Seabees use skills to help out amputee
Now a group of New Hampshire Seabees is bringing its "can do" attitude to make life a little easier for the widow of one of their own.
Smith has seen a lot of loss in her 63 years. Her father died when she was a baby, her brother died at the age of 14, and she lost her mother when she was seven months pregnant with her first child.
Then, three years ago, she suffered a rare medical condition, heparin-induced thrombocytopenia, which nearly killed her and resulted in the amputation of both legs above the knees.
"I want to have a life," she said. "I don't want to just sit in the chair. I'm doing the best I can."
Enter Tom Tessier, a financial planner from Nashua and a passionate advocate for his fellow veterans. He's been involved with the Veterans Count project that assists veterans and their families in the Nashua area.
And he knew just whom to ask for assistance.
The New Hampshire chapter of Navy Seabee Veterans of America, known as "Island X-4," has about 75 members.
On their list: insulating the basement, reinforcing staircases and railings, and making the tiny bathroom and kitchen more accessible for her.
John Hemeon of Rumney, commander of Island X-4, said the group is always looking for service projects. They previously built a gazebo at the New Hampshire Veterans Home in Tilton, where the group meets the last Tuesday of each month.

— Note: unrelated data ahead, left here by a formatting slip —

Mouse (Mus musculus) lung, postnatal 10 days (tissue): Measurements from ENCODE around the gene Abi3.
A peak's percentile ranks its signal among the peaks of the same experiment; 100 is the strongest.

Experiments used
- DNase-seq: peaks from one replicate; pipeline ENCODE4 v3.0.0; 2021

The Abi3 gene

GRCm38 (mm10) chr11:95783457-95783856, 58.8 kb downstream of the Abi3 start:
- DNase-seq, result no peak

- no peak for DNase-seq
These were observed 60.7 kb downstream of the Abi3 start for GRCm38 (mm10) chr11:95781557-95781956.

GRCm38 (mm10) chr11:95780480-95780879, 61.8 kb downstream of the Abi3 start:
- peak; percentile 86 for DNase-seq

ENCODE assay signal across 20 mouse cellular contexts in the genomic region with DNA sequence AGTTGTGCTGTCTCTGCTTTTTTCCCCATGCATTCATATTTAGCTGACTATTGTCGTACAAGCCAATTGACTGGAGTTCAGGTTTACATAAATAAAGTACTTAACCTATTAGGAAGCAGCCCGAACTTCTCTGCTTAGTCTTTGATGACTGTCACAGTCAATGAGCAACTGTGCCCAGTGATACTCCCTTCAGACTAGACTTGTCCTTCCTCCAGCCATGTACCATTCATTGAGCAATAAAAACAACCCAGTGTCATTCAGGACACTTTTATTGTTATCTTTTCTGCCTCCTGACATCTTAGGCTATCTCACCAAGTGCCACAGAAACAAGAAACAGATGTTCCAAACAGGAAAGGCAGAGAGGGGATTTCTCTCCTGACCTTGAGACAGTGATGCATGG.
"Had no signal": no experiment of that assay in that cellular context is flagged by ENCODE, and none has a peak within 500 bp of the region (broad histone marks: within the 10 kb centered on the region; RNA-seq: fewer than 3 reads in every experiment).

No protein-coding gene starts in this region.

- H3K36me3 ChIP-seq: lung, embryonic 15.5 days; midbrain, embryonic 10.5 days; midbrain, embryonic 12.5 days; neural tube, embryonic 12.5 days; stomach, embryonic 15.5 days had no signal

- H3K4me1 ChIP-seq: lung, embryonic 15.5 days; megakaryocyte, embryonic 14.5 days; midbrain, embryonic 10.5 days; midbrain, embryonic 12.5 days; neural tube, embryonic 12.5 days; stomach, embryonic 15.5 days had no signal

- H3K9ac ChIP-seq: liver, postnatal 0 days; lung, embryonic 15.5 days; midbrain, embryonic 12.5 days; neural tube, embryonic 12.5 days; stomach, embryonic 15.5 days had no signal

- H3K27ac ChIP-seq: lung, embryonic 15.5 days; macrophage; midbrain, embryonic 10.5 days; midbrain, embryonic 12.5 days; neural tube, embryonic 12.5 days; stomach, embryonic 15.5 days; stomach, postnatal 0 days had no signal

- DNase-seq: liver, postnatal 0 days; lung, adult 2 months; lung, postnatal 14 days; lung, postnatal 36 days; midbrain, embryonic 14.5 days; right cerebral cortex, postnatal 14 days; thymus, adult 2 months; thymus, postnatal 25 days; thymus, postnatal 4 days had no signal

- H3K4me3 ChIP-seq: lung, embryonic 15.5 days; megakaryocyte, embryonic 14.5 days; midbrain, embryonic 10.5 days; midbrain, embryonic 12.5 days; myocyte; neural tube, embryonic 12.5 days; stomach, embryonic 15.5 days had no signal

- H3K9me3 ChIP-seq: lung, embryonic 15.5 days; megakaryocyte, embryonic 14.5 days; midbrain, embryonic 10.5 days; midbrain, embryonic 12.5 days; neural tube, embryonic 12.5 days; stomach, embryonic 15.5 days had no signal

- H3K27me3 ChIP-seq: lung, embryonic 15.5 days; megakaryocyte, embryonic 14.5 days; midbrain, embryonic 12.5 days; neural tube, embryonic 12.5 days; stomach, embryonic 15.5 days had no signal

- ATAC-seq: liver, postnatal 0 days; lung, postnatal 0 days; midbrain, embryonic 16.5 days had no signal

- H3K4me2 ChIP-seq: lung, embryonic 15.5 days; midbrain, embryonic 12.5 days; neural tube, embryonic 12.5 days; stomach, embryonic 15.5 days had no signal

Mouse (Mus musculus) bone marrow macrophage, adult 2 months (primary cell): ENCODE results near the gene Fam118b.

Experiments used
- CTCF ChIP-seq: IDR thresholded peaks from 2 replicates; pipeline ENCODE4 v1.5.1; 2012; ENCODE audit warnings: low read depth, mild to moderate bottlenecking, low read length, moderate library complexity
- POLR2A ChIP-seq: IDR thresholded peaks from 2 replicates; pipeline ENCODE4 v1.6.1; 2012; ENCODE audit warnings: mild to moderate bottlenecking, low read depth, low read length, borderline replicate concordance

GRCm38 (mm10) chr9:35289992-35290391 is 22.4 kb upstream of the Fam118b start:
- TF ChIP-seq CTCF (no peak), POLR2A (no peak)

Ray Vercoe of Laconia, the group's secretary, was a carpenter in the Seabees. After three tours in Vietnam and tours in Cuba and Spain, he returned home to run his own construction business for 37 years.
She manages to get down her steep basement stairs to use the treadmill or ride her exercise bike for 45 minutes every day. "It hurts, but I do it," she said.
She laughs about the times she's gotten stuck somewhere and had to wait for Josie to rescue her - like the time her legs fell off, stranding her on the exercise bike.
Her strong faith has gotten her through all the adversity in her life, Smith said. After her first medical crisis, a pulmonary embolism that nearly killed her, she said, "I was putting myself in God's hands. I knew he was going to take care of me."
"He always puts these wonderful people in my life," she said.
Smith said the hardest part has been giving up nursing. She can see people going to work at the hospital from her home.
Tessier, an Air Force veteran who did six tours in Vietnam, said Smith has been an "inspiration" to him and the others. He tried to get her assistance through the V.A. system and Veterans Count, but she didn't qualify.
So it was up to the Seabees to be Smith's white knights. "We don't ride horses. We ride bulldozers," Vercoe said with a grin.
"I feel his presence," she said. "To have these wonderful men in my life ... what a gift."
c/o Ray G. Vercoe
267 Gilford Ave.
Laconia, NH 03246
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